The bottom line? If you want the Slingshot model with the best traction, buy the 2018 SLR LE.
When I switched to a 2017 Slingshot SLR with the 305mm rear tire but no Bilsteins for a comparison run, the difference was dramatic. The 2017’s rear tire broke loose much too easily when I drove it as hard as the 2018. The 2018 Slingshot SLR, also with the wide tire but not the shocks, felt subjectively tighter than the 2017 model, but definitely not as grippy as the SLR LE.
The 10-way adjustable Bilstein shocks can be added as a dealer-installed option to other 2018 models and to all earlier models. The upgrade costs $1,900 for parts plus the dealer’s labor charge.
With or without Bilsteins, the Slingshot is a blast to drive and easy to control. If you don’t habitually slide your car or motorcycle around curves you’ll likely never notice the difference with the standard shocks. If you’re looking for the best traction for spirited performance driving, however, the 2018 SLR LE is clearly the best bet.
Ride Command saves the day
At one point on the press ride I split from the group. To catch up, I pushed one button to turn the Ride Command system on and another to select navigation. The intuitive interface makes using Ride Command a breeze, although you can’t input your destination while moving. Taking advantage of the stop-and-go traffic I quickly had a moving map with the turn-by-turn directions I needed.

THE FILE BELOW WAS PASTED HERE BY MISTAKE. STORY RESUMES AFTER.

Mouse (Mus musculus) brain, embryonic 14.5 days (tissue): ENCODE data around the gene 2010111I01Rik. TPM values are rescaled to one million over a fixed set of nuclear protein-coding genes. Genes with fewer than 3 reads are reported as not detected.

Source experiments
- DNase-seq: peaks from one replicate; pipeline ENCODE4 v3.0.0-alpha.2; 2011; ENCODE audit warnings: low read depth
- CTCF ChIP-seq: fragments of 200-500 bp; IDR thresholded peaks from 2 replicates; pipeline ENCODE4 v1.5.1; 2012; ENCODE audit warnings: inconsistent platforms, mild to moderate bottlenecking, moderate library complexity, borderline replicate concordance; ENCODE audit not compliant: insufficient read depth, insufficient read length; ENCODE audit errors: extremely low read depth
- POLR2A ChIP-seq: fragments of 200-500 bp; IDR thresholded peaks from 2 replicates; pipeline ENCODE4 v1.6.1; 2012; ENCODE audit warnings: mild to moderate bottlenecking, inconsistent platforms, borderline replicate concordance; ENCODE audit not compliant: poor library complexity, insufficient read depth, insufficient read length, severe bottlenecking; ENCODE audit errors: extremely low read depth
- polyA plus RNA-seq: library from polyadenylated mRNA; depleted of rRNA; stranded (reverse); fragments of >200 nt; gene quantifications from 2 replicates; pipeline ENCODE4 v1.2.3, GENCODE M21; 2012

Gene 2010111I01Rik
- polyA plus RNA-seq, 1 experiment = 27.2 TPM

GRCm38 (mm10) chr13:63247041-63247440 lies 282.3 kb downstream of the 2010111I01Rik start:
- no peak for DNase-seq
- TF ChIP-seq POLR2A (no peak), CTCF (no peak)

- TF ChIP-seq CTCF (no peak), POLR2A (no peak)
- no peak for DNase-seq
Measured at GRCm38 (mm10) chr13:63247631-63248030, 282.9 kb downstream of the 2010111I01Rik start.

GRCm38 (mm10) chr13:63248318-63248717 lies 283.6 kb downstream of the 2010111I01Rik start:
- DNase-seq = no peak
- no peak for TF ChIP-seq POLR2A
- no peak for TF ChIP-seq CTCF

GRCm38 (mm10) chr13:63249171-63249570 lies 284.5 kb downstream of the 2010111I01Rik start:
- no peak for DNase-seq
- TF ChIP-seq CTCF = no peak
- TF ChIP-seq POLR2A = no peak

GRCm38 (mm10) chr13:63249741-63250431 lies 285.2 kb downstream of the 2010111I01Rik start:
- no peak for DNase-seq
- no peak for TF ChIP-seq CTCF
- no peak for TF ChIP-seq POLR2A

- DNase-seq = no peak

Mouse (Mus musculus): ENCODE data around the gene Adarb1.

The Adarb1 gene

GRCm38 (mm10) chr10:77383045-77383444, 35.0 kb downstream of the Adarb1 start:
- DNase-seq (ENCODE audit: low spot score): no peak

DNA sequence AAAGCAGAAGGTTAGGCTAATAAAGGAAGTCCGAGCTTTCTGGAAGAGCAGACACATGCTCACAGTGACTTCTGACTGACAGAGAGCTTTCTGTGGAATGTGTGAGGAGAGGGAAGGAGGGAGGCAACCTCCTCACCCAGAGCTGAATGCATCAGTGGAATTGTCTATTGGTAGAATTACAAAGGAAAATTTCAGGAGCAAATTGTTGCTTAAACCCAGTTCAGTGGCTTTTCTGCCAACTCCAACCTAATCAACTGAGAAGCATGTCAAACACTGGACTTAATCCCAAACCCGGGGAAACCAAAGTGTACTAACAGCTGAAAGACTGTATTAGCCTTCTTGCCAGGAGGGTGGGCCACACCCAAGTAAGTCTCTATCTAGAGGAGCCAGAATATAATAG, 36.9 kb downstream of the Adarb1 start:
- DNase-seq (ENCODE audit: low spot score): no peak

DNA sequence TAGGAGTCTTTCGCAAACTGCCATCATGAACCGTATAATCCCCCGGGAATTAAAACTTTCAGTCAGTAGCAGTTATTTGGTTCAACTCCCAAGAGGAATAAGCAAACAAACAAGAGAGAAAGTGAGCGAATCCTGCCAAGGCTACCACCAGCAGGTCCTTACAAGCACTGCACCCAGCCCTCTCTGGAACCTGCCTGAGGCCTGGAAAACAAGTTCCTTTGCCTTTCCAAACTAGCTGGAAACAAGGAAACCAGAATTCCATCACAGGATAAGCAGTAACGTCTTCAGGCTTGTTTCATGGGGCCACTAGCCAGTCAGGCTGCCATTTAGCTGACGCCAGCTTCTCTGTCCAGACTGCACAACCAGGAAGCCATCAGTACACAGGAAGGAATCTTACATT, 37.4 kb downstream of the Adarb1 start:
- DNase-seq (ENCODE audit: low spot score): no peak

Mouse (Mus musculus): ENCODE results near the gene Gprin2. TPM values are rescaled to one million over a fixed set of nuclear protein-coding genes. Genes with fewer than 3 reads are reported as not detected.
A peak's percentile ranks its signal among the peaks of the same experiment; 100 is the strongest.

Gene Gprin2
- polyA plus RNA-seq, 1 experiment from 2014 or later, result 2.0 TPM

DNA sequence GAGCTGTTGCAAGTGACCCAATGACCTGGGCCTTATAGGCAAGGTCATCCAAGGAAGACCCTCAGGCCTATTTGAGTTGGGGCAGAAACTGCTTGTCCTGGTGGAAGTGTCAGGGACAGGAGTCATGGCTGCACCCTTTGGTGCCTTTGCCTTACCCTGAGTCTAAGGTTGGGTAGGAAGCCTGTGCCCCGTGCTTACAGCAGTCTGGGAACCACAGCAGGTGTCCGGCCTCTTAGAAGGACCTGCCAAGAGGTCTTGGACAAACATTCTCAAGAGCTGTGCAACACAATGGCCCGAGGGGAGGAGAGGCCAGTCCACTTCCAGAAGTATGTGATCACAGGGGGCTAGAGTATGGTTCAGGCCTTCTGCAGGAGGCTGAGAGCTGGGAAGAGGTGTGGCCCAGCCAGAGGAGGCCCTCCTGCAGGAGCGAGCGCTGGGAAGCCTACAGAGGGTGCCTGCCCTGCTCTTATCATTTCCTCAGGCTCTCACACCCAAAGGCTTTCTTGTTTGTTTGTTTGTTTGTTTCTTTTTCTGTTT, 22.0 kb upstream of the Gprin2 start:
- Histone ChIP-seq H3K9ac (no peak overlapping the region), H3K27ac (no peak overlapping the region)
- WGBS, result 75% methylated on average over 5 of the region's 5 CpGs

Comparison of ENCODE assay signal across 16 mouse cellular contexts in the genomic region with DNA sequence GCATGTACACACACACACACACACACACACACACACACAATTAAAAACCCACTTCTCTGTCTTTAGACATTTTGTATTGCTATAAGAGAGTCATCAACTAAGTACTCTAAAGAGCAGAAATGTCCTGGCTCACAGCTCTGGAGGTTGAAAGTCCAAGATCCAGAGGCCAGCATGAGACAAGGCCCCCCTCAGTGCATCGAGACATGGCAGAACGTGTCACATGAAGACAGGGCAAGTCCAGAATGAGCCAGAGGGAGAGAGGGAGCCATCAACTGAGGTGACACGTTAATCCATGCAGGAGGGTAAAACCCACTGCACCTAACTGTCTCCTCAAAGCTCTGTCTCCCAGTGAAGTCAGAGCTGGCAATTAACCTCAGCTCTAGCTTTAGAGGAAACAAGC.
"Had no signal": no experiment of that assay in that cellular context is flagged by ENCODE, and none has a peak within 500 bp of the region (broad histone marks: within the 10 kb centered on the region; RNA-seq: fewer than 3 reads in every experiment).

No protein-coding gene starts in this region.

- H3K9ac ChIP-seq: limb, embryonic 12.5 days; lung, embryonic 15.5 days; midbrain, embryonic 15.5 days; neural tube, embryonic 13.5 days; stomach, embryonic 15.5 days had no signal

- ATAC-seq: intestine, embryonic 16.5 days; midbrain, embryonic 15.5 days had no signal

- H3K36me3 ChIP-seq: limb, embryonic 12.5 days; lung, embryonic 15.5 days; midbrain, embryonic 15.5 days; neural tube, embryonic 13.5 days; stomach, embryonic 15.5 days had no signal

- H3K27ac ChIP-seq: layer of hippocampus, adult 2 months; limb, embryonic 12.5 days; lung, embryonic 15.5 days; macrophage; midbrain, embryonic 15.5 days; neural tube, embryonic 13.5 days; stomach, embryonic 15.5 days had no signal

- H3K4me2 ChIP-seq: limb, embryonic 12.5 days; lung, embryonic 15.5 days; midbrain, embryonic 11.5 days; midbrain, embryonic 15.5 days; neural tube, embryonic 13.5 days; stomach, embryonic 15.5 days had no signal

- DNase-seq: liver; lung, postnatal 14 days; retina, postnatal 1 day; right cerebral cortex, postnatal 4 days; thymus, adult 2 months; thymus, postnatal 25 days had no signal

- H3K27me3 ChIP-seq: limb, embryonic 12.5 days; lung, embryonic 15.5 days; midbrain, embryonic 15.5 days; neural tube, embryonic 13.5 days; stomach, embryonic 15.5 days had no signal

In our 2016 Slingshot SLR review, we were impressed by the three-wheeler’s high fun quotient. We appreciated that drivers can hop in and drive the very low, open-air attention-magnets with no special instruction. We weren’t impressed when the rear wheel lost traction with what we considered moderate throttle, but our hopes that Polaris had since found a way to harness the wild rear wheel were answered.
That is, if you were willing to pay around $31K for the fully loaded SLR LE trim. A 305mm, 2-inch wider rear wheel helped, but the biggest props go to the adjustable Bilstein performance shocks that are the standard issue only on the SLR LE. When we slung the new Slingshot around the Malibu Hills we were elated at the rear wheel’s stickiness. You can still break it loose if you try, but we were never surprised.
We drove a 2017 Slingshot SLR for comparison immediately after and within two turns were convinced to back way off what we could do with the 2018 SLR LE. Bottom line: every Slingshot ever made is fast and loads of fun, but the 2018 SLR LE with Bilsteins is fast, fun, and has much better rear-end grip.